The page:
album notes


Fleet Foxes: Fleet Foxes
June 8, 2013, 10:10 am
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Fleet Foxes
Fleet Foxes
Released 2008

Sun it Rises: 7.5
White Winter Hymnal: 8.6
Ragged Wood: 8.0
Tiger Mountain Peasant Song: 6.9
Quiet Houses: 7.6
He Doesn’t Know Why: 8.2
Heard Them Stirring: 7.5
Your Protector: 6.9
Meadowlarks: 7.3
Blue Ridge Mountains: 6.1
Oliver James: 6.7
Notes Rating: 7.3909
Commercial Success: 2.2
Cultural Impact: 3.1
Influence: 4.6
Album Rating: 10.6909

Five years ago, the ethereal echo of Fleet Foxes reached mainstream ears. The self-titled LP was finally released, bringing a bouquet of harmonies to listeners everywhere.

Ahh.

It’s amazing it’s been five years since the first vocal strains of “Sun it Rises” first played. But it’s not, because the album seems so weaved into time, sometime in the early 1970s maybe, cozily tucked with those great Beach Boys albums and Crosby Stills Nash tracks. It’s the sound of a warm afghan shielding a worn body by a crackling fireplace, comforted by a sip of whiskey and milk.

At the time the comparisons were obvious. Quick snapshot melodies, gorgeous harmonies, a truly “American” sound of guitars, piano and drums. It’s “Pet Sounds” without the brass section, and a bit more mature of course. But the comparisons were and still are obvious. Hear the echoed guitar chords fade off in “Heard Them Stirring,” then leading to a bombastic section led by a worn electric, and it’s all very much like the “Pet Sounds” title track. Then there’s “Quiet Houses” and its nasty break, influenced directly by the paced patience of “Pet Sounds” tracks like “Don’t Talk” or, of course, the nasty break in “Here Today.”

Like “Pet Sounds,” “Fleet Foxes” didn’t necessarily sell well – at least in the mainstream – or feature any major singles, but its critical importance shone early. It doesn’t, however, have the widescreen all-universal impact of “Pet Sounds,” which quite literally was the sound of a toy-car boy vocal group turning into mature composing artists, embracing musical elements in a way no one had done before. “Fleet Foxes” is basically a nod to “Pet Sounds” with a bit more ethereal focus. Surely the Beach Boys wouldn’t have penned a song like “Meadowlarks,” which slams cold the doors and leaves its singer heartbreaking in the frozen field.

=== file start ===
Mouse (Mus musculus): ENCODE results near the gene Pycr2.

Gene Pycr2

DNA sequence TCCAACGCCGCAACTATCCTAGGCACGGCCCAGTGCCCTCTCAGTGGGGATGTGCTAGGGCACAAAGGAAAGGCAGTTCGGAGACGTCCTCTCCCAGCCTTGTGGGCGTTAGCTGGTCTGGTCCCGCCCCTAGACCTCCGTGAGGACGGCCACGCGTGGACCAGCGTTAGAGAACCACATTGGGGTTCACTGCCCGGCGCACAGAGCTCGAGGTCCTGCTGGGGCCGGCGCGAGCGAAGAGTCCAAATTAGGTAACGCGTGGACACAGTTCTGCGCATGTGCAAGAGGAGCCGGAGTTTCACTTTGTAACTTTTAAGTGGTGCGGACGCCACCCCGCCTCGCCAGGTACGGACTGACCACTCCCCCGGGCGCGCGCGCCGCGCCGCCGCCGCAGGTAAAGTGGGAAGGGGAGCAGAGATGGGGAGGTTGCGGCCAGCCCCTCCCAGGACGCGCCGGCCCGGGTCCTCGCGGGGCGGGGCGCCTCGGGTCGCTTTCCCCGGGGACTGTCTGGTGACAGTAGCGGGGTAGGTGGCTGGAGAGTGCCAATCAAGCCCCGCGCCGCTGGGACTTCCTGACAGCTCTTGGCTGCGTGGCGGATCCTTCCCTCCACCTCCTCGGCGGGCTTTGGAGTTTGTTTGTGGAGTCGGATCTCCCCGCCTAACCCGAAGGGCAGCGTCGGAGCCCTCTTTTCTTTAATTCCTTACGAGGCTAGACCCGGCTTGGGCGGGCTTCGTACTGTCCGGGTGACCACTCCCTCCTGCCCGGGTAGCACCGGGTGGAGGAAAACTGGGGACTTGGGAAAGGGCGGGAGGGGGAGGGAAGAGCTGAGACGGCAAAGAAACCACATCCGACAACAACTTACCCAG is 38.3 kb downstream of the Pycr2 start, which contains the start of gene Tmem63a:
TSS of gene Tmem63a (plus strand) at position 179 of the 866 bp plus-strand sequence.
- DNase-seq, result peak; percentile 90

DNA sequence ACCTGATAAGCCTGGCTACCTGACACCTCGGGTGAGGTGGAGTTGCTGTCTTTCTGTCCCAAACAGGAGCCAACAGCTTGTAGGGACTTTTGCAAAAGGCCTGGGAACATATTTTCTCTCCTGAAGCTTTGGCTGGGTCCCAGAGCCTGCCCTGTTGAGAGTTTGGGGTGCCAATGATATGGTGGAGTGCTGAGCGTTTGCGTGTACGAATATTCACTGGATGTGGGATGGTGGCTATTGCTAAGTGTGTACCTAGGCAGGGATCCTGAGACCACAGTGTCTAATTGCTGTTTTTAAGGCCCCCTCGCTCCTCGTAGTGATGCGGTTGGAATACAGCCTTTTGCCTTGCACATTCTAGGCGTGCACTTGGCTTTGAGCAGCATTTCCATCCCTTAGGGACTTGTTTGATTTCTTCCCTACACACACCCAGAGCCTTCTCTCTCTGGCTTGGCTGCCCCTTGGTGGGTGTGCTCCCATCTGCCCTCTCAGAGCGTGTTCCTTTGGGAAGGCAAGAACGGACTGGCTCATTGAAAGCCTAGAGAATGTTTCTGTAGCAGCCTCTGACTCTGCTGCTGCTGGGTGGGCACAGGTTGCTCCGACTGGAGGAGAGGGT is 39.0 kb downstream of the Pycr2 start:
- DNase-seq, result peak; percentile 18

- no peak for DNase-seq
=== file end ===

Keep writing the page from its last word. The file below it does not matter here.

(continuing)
Of all tracks, “White Winter Hymnal” really holds up today. I’d venture that it’s one of the more potent tracks of the last decade, maybe even defining its era of mature modern folk above the likes of Ray LaMontagne and Steve Earle.

Lyrically it’s a winding, gorgeous trip. Listen to how Robin Pecknold twists the vivid winter scene into a comforting reminder of summer: “I was following the pack all swallowed in their coats / with scarves of red tied ‘round their throats / to keep their little heads from falling in the snow / and I turned ‘round and there you go / and Michael you would fall / and turn the white snow red as strawberries in the summertime.” There may even be an allusion to the archangel Michael thrown in there.

I heard “White Winter Hymnal” a few days ago and remembered its beauty immediately. It still sounds fresh, just as it would have in 1971.

The whole album would’ve sounded fresh in 1971, a logical successor to “Pet Sounds,” or even Crosby Stills & Nash’s “Déjà Vu,” in the American canon. At the time of release I was hoping “Fleet Foxes” wouldn’t burn out and become an anomaly of the time, but I think the success of bands like Mumford & Sons and the Lumineers has helped to put the LP in its rightful place as a breakthrough, or more appropriately, as a recapture of a sound that had been lost in music, really, since the Beach Boys abandoned those ethereal pet sounds.